3 reasons capitalists need compassion

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We’ve all come across them; truly great leaders who seem to have that “X” factor. It could be your basketball coach, your first boss or further removed, Alex Malley, Gail Kelly, Bill Clinton or that other Bill – Bill Gates. The Bill who first convinced teams of people to put a desktop in every home and who now is leading teams to solve some of the world’s biggest health and social challenges!

The shared “thing” that may be contributing to this X factor is that they practice compassion and empathy and use it to drive results according to new research from the field of neuroscience.

“What?! I’m a capitalist!” I hear you say. “Compassion and empathy are the remit of those social responsibility people, if it doesn’t impact my bottom line I don’t want to know!”

Well for all those capitalist skeptics out there, here are the 3 things you need to know about the surprising productivity hacks that can be delivered through compassion and empathy.

The research shows that increased compassion leads to behaviours that have been demonstrated to enhance performance of individuals, teams and organisations. Increased compassion enables:

  1. Increased collaboration

    Increasing focus and capability for compassion (via 2 weeks of 30 mins daily guided audio instruction) dramatically increased pro social behavior – voluntary behaviour that benefits others. Through measuring and mapping brain activity, there was positive change to the region of the brain that predicts helping behavior. The outcome was a kick start a virtuous cycle of expanded collaborative thinking and capacity.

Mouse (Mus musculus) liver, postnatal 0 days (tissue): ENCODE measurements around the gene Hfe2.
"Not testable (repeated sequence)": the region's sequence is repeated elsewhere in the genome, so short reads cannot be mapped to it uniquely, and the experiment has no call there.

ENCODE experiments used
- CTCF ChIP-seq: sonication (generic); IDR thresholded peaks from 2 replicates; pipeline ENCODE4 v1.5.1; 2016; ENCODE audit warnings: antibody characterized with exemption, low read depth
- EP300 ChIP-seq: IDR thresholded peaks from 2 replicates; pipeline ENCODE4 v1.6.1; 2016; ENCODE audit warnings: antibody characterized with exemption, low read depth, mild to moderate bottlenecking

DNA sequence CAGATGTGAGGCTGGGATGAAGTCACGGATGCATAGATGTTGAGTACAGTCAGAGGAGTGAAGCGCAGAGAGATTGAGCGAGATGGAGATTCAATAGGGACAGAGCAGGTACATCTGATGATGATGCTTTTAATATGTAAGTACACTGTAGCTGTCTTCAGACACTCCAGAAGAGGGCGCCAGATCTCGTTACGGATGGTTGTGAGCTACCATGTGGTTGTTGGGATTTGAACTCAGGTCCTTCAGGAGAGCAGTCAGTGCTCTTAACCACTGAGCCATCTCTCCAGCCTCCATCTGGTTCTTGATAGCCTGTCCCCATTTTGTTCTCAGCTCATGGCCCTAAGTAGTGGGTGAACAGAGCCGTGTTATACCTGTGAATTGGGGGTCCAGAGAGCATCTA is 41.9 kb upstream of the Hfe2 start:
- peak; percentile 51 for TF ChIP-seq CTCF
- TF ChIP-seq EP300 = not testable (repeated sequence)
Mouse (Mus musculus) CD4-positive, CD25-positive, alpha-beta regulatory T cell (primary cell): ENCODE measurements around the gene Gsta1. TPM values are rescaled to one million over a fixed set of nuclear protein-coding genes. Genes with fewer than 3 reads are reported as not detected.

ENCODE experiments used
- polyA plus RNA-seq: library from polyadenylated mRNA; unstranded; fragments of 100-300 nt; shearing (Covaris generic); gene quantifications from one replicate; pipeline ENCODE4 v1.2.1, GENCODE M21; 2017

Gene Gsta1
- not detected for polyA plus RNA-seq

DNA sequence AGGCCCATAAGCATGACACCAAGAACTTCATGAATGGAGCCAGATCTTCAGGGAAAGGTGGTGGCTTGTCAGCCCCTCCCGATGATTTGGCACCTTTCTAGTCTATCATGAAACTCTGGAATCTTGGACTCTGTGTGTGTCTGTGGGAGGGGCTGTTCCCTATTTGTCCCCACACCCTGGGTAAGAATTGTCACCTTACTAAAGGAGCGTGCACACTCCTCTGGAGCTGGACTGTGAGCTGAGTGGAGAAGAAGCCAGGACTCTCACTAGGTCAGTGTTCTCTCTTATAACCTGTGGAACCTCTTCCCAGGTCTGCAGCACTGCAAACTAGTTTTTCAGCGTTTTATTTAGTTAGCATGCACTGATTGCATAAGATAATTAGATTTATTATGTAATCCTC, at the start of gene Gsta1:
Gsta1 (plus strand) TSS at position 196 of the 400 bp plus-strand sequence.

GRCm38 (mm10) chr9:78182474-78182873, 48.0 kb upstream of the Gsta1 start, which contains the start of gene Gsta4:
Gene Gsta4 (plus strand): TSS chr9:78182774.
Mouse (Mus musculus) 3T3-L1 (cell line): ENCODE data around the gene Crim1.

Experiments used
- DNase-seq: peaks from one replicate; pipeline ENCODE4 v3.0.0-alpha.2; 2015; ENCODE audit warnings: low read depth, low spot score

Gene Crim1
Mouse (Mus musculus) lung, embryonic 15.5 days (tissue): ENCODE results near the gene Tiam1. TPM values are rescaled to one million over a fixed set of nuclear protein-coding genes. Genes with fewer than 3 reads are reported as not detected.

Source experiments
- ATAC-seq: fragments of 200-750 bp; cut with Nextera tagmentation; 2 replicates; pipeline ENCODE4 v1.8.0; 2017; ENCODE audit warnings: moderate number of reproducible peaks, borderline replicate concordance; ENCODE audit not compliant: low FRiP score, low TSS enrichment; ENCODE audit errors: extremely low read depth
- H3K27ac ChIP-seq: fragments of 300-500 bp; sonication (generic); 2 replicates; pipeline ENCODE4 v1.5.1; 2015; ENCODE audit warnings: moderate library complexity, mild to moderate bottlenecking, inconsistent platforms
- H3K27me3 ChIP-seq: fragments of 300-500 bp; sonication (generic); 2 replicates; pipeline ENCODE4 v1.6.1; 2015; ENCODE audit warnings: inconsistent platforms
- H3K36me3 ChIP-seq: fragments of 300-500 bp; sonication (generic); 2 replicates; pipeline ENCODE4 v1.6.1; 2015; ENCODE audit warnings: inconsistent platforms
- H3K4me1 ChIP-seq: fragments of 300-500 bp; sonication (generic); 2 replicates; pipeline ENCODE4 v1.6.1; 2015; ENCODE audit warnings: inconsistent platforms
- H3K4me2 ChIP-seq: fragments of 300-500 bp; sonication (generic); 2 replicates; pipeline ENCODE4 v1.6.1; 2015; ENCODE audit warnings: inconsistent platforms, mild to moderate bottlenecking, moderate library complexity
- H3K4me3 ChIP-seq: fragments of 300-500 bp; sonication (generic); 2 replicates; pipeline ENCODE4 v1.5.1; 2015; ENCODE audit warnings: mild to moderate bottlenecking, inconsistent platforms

1. Increased proactivity in difficult situations.

    Regularly adopting a compassionate perspective desensitises us to suffering (through deactivation of the amygdala). This in turn reduces avoidance behavior and correspondingly increases proactivity in difficult situations. Certainly, what is desired in difficult situations is for leaders and their teams to be able to be proactive rather than be avoidant.

  1. Reduced stress and increased well-being.

    The research also showed that actively practicing compassion decreases activation of the amygdala which improves well-being, including stress-related immune responses and positively influences psychological and physical health. It is well documented that peak performance is enhanced through mental, emotional and physical well being.

 

Higher levels of well-being? Count me in!

In a very real sense, the benefits of being able to exhibit collaboration and proactivity as well increased psychological and physical health are all crucial elements in being able to transition effectively. This is included in our PALDER model that has been developed to support leaders transition into new roles.

For example, when establishing the strategy for the organisation, developing the leadership team and creating the energy and enthusiasm in the organisation to execute (as espoused in PALDER’s Decide and Energise phases), the ability to effectively collaboration is fundamental.

Transitioning into a new role, particularly a new expat role, is one of the most stressful events an executive will experience. New role, team, country, organisation, reporting line and family move all at the same time! Be proactive in difficult situations and maintain mental and physical health is vital to sustain and perform. This is evidenced in the Renew phase of PALDER.

So, if you are one of those capitalist skeptics who could benefit from increased collaboration, proactivity and well being for yourself and your teams, talk to us about how we can help you.

Don’t forget to leave me some feedback about this post.

 

“Greatness is not a function of circumstance. Greatness, it turns out, is largely a matter of conscious choice, and discipline.”

James C. Collins, Good to Great: Why Some Companies Make the Leap… and Others Don’t